Below is a rough draft of the cornerstone slide for a new presentation deck I am putting together to explain the various business strategies for monetizing open source software. The aim is to explain every single existing strategy using the elements on this one slide (although I am yet to test it out).
In our previous discussions about business strategies we have noted that there are four elements that shape a business strategy around open source software: the open source software license; the development strategy; the end user license strategy; and the revenue trigger.
As can be seen from the slide above, I have added a fifth element: copyright control. Copyright was previously considered in our research around business strategies but was seen more as an underlying influence than a distinct strategy element.
I have recently come to the realisation that copyright control is not just a part of each of the four elements, and not just a fifth additional element, but should perhaps be considered the central element which profoundly influences the other four.
Copyright control has a symbiotic relationship with both the open source software license (I’ll leave the copyright/left discussion for another day) and the development strategy, and is influential in determining both the end user license strategy and therefore the choice of revenue trigger.
This has become abundantly clear thanks to the discussion surrounding Oracle’s acquisition of Sun and MySQL.
Back in September I speculated that it was copyright, and not licensing or market share, that was at the centre of the European Commission’s concern about Oracle’s future ownership of MySQL:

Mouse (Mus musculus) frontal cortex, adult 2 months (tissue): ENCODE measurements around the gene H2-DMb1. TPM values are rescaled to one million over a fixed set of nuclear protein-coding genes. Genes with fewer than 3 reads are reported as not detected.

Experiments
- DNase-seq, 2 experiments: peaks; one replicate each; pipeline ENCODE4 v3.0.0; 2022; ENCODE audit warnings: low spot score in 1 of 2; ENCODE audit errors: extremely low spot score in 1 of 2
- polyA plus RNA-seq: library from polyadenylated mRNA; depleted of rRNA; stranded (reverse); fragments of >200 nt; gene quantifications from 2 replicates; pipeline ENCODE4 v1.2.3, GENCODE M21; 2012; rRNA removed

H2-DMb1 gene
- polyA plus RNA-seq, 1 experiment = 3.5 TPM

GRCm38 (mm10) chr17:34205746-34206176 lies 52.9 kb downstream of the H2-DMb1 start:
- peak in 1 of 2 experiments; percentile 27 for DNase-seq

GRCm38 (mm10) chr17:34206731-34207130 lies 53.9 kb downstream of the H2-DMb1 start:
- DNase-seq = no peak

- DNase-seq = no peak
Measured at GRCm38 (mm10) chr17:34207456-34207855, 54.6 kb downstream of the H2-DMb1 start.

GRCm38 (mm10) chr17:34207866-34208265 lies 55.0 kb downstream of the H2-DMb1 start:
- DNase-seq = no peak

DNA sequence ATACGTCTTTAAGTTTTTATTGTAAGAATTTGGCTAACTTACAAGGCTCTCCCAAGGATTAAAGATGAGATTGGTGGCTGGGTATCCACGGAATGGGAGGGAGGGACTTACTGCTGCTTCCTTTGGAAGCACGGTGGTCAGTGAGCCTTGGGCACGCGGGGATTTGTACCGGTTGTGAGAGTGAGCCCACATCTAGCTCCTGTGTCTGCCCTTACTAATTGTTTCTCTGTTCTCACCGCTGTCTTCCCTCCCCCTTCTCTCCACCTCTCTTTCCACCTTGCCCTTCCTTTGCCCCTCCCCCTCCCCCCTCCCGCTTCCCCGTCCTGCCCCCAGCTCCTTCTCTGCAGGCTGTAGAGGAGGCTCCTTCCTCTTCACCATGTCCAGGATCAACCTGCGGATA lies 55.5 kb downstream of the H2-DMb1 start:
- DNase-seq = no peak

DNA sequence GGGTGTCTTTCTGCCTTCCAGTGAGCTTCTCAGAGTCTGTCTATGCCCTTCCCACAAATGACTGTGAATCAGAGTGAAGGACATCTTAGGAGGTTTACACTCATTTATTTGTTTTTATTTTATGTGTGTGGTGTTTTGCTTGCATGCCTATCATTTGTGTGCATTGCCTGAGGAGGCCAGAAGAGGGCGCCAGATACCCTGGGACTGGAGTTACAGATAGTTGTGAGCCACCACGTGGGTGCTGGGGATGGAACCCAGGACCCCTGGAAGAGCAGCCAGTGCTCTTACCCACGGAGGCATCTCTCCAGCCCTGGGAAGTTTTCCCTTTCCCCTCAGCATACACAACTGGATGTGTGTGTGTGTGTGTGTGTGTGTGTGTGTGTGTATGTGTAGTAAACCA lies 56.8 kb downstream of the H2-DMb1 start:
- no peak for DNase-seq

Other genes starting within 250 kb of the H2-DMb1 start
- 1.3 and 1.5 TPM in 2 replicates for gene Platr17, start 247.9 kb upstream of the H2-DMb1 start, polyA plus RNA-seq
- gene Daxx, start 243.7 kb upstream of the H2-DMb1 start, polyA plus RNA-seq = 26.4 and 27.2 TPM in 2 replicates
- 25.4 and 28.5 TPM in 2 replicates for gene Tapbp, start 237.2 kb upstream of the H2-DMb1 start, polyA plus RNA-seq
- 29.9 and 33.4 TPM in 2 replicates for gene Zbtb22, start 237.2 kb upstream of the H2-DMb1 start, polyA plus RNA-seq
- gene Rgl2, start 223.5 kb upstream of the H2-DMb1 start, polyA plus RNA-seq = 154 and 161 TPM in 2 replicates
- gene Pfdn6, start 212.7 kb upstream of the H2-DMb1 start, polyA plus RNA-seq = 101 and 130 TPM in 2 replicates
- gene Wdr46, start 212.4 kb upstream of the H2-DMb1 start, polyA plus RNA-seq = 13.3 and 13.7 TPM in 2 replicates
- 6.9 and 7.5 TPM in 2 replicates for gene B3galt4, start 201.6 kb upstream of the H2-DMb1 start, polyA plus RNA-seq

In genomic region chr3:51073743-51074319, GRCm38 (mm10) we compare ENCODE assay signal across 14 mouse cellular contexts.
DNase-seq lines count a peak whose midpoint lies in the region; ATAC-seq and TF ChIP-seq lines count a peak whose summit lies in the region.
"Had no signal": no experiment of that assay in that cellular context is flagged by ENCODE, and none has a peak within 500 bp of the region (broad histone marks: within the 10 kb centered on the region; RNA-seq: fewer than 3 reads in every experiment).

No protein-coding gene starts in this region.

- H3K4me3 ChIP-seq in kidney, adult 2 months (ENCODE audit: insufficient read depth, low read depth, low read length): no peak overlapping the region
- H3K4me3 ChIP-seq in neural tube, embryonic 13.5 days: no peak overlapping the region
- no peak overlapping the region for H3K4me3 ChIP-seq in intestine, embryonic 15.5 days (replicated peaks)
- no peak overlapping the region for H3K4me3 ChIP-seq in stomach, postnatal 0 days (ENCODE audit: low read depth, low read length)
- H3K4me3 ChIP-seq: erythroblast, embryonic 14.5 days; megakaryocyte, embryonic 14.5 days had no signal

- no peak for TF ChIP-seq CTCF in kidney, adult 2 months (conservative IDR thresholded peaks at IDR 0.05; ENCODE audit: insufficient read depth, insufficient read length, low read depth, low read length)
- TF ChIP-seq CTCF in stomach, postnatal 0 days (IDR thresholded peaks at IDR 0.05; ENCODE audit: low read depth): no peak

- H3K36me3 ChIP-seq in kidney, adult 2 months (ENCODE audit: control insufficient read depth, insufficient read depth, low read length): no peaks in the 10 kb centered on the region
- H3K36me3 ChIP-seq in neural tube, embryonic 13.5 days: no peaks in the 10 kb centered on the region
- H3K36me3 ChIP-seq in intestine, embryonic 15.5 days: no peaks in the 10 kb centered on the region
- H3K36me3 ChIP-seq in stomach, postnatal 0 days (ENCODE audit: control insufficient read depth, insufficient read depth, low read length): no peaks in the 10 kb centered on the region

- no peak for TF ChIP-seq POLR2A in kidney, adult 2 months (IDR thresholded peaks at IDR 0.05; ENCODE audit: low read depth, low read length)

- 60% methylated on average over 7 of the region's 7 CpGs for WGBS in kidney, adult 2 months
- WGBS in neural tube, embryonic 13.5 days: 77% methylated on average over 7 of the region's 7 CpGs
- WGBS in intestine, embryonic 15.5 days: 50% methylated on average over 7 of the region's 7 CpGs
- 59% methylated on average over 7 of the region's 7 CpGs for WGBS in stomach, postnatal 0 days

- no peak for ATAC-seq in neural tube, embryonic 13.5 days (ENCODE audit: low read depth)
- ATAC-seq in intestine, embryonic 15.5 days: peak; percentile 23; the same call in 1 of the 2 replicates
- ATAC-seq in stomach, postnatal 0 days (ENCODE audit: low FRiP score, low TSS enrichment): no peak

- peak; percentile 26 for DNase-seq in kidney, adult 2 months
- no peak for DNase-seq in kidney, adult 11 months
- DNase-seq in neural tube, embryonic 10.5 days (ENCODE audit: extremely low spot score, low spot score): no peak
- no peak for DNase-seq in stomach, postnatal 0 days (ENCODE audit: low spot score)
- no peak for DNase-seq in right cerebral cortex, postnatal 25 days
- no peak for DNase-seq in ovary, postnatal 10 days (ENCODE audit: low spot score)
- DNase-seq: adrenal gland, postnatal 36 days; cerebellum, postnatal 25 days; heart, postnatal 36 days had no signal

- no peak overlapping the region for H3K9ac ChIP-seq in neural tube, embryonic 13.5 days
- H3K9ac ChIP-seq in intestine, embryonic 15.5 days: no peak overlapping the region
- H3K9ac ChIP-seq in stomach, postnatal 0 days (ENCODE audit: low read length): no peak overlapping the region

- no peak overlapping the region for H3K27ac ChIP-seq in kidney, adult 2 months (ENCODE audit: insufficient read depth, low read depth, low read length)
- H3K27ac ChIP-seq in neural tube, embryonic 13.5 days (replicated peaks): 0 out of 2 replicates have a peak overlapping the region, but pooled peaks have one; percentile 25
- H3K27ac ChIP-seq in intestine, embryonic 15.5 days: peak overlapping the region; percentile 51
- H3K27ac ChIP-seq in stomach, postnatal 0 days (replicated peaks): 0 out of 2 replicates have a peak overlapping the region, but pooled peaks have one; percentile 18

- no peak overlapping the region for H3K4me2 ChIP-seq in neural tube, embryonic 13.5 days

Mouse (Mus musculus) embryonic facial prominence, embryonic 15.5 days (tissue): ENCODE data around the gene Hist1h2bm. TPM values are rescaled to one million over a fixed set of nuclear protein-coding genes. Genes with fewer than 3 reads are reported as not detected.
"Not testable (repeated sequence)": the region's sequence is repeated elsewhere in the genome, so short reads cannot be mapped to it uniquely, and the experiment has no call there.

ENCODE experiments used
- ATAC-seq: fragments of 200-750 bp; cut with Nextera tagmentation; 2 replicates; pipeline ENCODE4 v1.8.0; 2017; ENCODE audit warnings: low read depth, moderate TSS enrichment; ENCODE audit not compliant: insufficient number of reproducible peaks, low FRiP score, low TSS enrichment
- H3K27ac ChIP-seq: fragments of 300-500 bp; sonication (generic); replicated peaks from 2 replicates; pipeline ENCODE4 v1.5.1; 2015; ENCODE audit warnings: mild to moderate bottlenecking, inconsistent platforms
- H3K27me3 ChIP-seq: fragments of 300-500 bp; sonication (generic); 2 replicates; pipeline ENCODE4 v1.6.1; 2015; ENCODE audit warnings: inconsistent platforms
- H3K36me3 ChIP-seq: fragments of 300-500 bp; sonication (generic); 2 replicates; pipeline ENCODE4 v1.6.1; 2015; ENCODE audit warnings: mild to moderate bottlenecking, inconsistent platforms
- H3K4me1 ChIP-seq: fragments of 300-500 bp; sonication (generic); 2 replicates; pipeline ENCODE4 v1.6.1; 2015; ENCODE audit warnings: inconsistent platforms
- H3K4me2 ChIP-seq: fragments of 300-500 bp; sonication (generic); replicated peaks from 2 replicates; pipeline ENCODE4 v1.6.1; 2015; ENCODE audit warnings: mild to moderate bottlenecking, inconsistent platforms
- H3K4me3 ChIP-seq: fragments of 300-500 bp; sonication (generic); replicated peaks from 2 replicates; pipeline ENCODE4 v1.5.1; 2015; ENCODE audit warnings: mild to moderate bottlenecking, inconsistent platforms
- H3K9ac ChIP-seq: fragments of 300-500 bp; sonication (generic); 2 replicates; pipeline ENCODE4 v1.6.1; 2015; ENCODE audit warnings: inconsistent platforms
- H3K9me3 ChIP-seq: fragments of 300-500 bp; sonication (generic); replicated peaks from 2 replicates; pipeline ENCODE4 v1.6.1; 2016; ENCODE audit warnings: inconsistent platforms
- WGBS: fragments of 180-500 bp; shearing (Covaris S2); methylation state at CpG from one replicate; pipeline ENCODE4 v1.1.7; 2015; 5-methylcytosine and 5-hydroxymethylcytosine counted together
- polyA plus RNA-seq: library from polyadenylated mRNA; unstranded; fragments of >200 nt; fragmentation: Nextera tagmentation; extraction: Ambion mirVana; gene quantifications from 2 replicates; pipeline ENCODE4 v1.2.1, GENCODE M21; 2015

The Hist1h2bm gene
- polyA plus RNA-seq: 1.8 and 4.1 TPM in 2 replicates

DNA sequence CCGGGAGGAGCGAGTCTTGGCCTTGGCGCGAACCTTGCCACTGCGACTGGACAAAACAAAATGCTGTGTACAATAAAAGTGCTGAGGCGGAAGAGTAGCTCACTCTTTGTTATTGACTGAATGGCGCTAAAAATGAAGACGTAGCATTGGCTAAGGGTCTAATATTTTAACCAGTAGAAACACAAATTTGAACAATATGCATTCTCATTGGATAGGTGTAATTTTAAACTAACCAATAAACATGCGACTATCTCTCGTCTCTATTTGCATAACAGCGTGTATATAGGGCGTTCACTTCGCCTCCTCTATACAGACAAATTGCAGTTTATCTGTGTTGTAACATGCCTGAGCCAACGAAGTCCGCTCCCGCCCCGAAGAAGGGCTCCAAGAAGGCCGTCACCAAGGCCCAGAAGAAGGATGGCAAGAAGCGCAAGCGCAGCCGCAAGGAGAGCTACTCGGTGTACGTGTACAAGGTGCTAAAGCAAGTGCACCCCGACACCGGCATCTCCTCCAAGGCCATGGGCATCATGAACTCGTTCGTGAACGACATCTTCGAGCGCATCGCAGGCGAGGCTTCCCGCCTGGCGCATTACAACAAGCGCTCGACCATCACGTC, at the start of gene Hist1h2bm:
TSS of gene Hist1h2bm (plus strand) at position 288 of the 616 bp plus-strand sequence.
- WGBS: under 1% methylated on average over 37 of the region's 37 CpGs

“I would argue, that Oracle’s potential control over MySQL is not about licensing, but copyright… copyright ownership does not just impact the ability to license code, it also provides control over potential commercial uses of that code. This is where it could be argued that the EC could be right to have anti-competitive concerns over Oracle’s future ownership of MySQL.”
This week’s comments from EC spokesperson Jonathan Todd confirmed my suspicions:
Todd said Tuesday that Oracle would become the exclusive holder of the copyright and trademark for MySQL code “which means that despite the fact that MySQL is open source, it could be very difficult for a competitor using MySQL code to sufficiently replace the competitive constraint” that MySQL places on database rivals. The commission is concerned that Oracle could refuse to license MySQL to some companies or for some uses in order to favor its own software. “Just because MySQL is open source, does not mean that if you want to apply it in the commercial context, that you can do what you like with it,” Todd said.
Which is not to say that I agree that there is enough competitive threat to block the deal. But it has highlighted the importance of copyright control in terms of business strategies around open source. As John Mark Walker noted recently:
“The remarkable thing about the Oracle – MySQL case is that it forces us to put up or shut up in a realistic, fact-based way not clad in ideological robes. Whatever your opinions, you now have a test case against which to apply them.”